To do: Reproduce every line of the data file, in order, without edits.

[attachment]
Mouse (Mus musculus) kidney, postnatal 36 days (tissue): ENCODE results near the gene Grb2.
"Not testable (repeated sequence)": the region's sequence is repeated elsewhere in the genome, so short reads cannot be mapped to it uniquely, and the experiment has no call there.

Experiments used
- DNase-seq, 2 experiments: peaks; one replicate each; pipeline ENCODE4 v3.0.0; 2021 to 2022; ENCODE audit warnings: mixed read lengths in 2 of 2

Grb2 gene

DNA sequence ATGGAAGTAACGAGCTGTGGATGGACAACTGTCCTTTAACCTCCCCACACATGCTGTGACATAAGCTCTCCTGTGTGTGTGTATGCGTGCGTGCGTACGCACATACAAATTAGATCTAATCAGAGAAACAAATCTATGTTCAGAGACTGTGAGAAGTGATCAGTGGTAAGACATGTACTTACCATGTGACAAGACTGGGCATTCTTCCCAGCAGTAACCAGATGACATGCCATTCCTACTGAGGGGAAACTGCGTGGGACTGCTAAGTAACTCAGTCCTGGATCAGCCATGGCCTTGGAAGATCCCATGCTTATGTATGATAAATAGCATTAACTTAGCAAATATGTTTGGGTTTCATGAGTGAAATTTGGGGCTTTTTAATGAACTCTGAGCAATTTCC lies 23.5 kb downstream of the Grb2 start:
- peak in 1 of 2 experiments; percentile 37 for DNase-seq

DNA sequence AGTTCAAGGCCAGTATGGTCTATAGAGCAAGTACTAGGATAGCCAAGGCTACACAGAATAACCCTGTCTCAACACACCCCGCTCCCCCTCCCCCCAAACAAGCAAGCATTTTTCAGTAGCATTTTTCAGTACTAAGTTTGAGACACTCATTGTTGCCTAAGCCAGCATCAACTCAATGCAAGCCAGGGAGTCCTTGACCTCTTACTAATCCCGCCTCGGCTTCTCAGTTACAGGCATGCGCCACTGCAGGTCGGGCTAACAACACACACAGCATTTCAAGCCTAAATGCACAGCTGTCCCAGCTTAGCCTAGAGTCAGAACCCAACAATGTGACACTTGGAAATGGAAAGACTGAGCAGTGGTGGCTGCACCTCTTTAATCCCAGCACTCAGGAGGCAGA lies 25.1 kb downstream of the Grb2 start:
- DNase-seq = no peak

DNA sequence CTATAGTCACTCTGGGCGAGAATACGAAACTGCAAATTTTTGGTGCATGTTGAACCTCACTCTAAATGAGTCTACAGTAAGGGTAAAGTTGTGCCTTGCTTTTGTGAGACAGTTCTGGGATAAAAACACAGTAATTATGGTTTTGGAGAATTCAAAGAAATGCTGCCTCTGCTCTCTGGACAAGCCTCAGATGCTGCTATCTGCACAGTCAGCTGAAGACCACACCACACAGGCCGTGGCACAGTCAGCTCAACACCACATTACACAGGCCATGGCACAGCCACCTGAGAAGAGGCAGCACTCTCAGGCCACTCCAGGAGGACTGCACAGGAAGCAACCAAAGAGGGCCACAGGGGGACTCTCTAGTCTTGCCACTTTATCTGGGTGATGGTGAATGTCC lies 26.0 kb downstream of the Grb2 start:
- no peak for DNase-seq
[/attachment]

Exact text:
Mouse (Mus musculus) kidney, postnatal 36 days (tissue): ENCODE results near the gene Grb2.
"Not testable (repeated sequence)": the region's sequence is repeated elsewhere in the genome, so short reads cannot be mapped to it uniquely, and the experiment has no call there.

Experiments used
- DNase-seq, 2 experiments: peaks; one replicate each; pipeline ENCODE4 v3.0.0; 2021 to 2022; ENCODE audit warnings: mixed read lengths in 2 of 2

Grb2 gene

DNA sequence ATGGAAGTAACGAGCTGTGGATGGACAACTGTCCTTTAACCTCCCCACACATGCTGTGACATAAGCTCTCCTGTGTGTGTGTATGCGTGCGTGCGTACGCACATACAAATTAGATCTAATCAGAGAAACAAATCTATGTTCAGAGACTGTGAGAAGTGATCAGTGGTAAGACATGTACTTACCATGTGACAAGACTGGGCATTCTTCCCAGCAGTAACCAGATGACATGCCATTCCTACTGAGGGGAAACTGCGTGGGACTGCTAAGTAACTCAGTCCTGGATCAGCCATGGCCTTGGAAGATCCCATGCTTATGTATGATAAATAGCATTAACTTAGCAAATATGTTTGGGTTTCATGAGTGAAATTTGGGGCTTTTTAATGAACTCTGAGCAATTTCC lies 23.5 kb downstream of the Grb2 start:
- peak in 1 of 2 experiments; percentile 37 for DNase-seq

DNA sequence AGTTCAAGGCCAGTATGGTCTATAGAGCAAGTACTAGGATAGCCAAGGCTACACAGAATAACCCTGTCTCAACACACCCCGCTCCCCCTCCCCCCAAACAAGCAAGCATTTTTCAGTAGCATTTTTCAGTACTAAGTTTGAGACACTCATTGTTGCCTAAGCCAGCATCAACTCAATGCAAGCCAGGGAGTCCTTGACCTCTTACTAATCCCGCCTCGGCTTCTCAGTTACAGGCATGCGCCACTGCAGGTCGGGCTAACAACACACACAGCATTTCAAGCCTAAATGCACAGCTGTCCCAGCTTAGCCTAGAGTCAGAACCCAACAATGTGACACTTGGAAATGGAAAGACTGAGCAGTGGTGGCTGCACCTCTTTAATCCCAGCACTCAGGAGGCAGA lies 25.1 kb downstream of the Grb2 start:
- DNase-seq = no peak

DNA sequence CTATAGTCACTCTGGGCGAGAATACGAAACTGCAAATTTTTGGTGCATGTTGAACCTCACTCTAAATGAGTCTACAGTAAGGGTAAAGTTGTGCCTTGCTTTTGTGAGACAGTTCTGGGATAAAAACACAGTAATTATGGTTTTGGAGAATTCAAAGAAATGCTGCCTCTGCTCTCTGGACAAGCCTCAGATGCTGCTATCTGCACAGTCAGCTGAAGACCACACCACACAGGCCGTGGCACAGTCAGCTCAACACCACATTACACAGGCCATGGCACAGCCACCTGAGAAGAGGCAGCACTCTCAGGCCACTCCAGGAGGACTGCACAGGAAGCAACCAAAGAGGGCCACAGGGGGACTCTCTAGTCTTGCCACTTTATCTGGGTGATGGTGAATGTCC lies 26.0 kb downstream of the Grb2 start:
- no peak for DNase-seq